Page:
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[Louise] could see the green edge of the Flathead River in the near distance. The water looked thin. She could see the chalky slump of hills that crowned the banks, the tall pine trees that shadowed the water. All this time, she thought, she had been talking to her grandmother, and her sister was in the river. (180)…


Tomorrow will open again, the sky wide as the mouth of a wild girl, friable clouds you lose yourself to. You are lost in miles of land without people, without one fear of being found, in the dash of rabbits, soar of antelope, swirl and merge and clatter of streams.…


By the time Grandma and I moved there, Ringling stood as only a spattered circle of houses around several large weedy foundations. The adult population was about 50 persons, almost all of them undreamably old to me, and the livelihoods were a saloon, a gas station, a post office, Mike Ryan's store, the depot, and exactly through the middle of town the railroad tracks which glinted and fled instantly in both directions. (126)…


Zola walked along Park Street looking into shop windows, measuring her dollars and cents against the prices of dresses, slippers and hats on display. John turned over three dollars of his daily wages to her and out of that she paid the rent for the flat, the money for food and what was left she could expend on clothes. There was very little left. In the old days, she had made good money, and her closets were always gay and fragrant and colorful with dresses and wraps. (100)…


The camp of the Small Robes, where all the bands' warriors had assembled, was on a grassy flat near the point where the Yellow River joined the Big River. It was here that the first big treaty was signed, nearly thirteen winters ago. Fox Eyes could remember sitting almost on the exact spot where he now stood, listening to the Napikwan chief spell out the conditions of the treaty.... [T]he Napikwans did not honor the treaty. They spoke high words that day, but they proved to be two-faced. (138)…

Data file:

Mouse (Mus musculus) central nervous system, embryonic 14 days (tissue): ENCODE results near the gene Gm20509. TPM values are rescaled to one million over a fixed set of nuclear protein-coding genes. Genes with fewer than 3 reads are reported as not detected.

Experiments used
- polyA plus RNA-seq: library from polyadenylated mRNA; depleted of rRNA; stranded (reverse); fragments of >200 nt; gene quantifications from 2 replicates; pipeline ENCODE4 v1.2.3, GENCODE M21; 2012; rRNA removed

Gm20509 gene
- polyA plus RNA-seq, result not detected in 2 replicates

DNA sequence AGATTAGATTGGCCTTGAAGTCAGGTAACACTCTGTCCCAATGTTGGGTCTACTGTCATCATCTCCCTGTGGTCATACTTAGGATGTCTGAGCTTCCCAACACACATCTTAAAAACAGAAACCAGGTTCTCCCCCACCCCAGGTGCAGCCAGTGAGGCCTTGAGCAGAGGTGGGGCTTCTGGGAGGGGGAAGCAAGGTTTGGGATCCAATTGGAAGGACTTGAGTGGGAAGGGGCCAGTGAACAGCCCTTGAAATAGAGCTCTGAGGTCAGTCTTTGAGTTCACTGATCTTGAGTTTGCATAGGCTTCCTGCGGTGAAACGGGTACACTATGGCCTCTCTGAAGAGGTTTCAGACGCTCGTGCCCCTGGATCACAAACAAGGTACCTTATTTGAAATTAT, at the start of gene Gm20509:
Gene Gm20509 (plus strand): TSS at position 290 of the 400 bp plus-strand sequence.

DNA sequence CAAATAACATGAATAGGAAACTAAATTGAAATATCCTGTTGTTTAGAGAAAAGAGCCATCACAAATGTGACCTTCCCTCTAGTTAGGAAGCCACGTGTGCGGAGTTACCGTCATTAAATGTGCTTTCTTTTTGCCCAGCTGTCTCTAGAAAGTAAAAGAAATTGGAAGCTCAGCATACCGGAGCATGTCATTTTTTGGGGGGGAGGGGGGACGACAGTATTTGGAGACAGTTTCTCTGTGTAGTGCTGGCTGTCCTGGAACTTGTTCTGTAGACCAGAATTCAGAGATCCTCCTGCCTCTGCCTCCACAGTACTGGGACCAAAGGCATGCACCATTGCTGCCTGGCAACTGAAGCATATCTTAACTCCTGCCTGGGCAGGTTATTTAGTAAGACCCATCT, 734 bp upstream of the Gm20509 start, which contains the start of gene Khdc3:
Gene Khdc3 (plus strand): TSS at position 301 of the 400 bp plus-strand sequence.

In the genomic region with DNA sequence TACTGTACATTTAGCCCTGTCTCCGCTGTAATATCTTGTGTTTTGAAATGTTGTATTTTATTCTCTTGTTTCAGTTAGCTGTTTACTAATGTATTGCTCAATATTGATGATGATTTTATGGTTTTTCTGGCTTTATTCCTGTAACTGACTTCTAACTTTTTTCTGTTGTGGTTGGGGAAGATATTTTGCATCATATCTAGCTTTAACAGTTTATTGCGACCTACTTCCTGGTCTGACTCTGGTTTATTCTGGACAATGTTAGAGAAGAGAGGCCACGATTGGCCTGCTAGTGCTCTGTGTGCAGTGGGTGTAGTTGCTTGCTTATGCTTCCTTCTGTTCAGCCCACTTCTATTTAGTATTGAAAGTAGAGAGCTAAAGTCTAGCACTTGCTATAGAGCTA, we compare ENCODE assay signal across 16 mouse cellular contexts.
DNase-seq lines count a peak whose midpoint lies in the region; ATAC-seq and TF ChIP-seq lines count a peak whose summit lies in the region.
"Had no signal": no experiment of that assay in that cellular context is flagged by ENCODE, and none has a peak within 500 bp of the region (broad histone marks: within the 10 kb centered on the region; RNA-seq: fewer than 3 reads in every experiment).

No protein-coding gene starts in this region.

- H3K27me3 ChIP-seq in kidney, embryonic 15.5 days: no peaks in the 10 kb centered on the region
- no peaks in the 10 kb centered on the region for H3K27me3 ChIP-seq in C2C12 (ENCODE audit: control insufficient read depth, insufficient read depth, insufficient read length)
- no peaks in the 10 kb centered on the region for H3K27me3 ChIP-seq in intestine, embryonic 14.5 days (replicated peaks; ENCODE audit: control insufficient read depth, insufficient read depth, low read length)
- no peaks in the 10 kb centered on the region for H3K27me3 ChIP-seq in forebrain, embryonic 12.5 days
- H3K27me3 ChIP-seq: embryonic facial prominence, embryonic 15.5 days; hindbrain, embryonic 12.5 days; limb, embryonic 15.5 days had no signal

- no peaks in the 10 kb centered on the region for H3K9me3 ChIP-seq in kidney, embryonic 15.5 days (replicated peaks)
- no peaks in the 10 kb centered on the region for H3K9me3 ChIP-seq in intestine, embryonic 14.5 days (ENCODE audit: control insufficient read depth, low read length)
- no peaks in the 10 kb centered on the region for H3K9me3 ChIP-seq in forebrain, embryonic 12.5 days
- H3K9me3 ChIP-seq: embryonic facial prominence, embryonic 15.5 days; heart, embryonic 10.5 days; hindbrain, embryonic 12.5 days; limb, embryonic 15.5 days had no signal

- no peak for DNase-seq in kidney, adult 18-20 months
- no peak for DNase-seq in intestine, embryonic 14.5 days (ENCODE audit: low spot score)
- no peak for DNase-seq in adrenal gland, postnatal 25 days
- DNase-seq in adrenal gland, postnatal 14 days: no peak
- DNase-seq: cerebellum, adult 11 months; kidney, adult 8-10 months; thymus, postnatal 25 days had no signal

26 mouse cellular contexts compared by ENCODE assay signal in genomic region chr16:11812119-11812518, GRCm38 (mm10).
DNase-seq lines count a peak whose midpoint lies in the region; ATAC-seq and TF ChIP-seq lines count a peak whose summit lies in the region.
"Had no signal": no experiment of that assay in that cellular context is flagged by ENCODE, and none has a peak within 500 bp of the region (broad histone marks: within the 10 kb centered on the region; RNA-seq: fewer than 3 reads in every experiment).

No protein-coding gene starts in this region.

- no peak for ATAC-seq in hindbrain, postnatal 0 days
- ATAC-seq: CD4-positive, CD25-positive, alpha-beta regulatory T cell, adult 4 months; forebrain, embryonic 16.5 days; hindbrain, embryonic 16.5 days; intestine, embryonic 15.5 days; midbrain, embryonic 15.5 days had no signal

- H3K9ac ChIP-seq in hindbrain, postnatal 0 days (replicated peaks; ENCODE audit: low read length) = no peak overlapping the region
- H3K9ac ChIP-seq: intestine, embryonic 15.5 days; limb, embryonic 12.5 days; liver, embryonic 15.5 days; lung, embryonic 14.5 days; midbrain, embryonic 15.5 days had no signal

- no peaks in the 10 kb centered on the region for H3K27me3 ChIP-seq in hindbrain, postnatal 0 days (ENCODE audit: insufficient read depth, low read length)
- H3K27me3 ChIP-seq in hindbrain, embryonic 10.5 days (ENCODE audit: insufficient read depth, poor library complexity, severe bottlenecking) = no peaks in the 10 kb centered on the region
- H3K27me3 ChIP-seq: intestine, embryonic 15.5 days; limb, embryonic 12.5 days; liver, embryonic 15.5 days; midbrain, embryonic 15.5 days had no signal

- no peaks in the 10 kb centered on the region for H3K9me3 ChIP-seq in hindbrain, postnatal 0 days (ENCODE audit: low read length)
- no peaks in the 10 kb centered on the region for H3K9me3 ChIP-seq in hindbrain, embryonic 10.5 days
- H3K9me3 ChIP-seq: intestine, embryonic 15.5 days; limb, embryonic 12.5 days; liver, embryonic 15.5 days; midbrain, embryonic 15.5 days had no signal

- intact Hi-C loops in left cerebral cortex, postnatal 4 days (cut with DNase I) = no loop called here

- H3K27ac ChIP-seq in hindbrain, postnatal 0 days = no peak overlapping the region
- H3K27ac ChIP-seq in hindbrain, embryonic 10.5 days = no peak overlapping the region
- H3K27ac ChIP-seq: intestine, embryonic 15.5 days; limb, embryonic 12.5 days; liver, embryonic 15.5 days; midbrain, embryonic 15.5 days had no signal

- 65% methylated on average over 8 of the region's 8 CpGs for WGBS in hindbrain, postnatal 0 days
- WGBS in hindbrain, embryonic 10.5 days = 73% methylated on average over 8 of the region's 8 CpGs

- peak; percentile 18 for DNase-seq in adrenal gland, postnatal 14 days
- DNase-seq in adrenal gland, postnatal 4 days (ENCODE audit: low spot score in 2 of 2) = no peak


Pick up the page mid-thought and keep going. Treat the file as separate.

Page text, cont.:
For the next week, questions of who and where the murderer was took our country hostage. Because we didn't have telephones yet, and because Annie Ketchal didn't want to deliver the mail in the middle of the night until they caught the killer, we relied on her to fill us in each day on the news. But there was little to report. In fact, the only reports she did have were rumors, most of which were absurd. It seemed that of the sixty-nine people who made up the population of Alzada, everyone over the age of fifteen was a suspect, whether there was any hint of a motive or not. (202)…


The birds stayed away from the weeds where she and Baptiste hid from Charlie Kicking Woman. They sat up on the hill in a thatch of rustling grass where they could watch Highway 200 and the Flathead River. To the east, Louise could see the Mission Mountains, the distant threads of snow that marked them. She could see the corner of her grandmother's house. Baptiste spotted Charlie first. Charlie's first stop was her home. (74)…


The way he remembered the scene afterward, Louis was lying face upward with blood on his shirt front. He had been shot in the back of the head. The warden had plunged his face into the dirt and lay still. The old lady had covered her head again and was wailing for the dead. That was how he remembered it, and he could not explain how his mother had been able to move without being seen or heard. That was inexplicable. (127-28)…


While on our way to the hunting grounds, like a fool, I agreed to join with some of the young men in a horse-stealing raid against the Blackfeet, in whose country we then were. The old men told us not to go, as we had women in our camp, but we did not listen to their advice. We moved the camp three days ahead and then about fifteen of us started back.... After a time, we cut a Blackfoot trail. We followed it a considerable distance, until we discovered that it was swinging in the direction of our own camp. We turned and rode like the wind, but the Blackfeet got there first.... One woman was killed and my wife was wounded mortally. (363)…


First there was the smoke, only slightly darker than the gray air. It rose from behind a bluff where the river curved to the south. The sun was behind it, and it looked orange and sharp-edged.... Then the black horse smelled it and stiffened beneath the rider. It was a smell not of smoke but of burnt things, and the smell was heavy in the air. Even though the bluff stood between the horse and the smell, he stopped, his shoulders and forelegs trembling. (379)…

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